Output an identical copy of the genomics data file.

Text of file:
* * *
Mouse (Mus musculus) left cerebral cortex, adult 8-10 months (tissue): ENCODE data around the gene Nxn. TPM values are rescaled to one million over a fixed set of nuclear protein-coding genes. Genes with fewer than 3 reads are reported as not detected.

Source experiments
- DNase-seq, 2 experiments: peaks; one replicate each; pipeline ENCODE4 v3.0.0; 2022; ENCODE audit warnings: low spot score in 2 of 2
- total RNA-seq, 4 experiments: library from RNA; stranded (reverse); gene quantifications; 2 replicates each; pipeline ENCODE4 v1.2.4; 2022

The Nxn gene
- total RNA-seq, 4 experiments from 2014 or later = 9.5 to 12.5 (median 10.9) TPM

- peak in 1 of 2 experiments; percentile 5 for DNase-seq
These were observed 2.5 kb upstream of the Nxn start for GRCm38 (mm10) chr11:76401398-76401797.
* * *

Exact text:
Mouse (Mus musculus) left cerebral cortex, adult 8-10 months (tissue): ENCODE data around the gene Nxn. TPM values are rescaled to one million over a fixed set of nuclear protein-coding genes. Genes with fewer than 3 reads are reported as not detected.

Source experiments
- DNase-seq, 2 experiments: peaks; one replicate each; pipeline ENCODE4 v3.0.0; 2022; ENCODE audit warnings: low spot score in 2 of 2
- total RNA-seq, 4 experiments: library from RNA; stranded (reverse); gene quantifications; 2 replicates each; pipeline ENCODE4 v1.2.4; 2022

The Nxn gene
- total RNA-seq, 4 experiments from 2014 or later = 9.5 to 12.5 (median 10.9) TPM

- peak in 1 of 2 experiments; percentile 5 for DNase-seq
These were observed 2.5 kb upstream of the Nxn start for GRCm38 (mm10) chr11:76401398-76401797.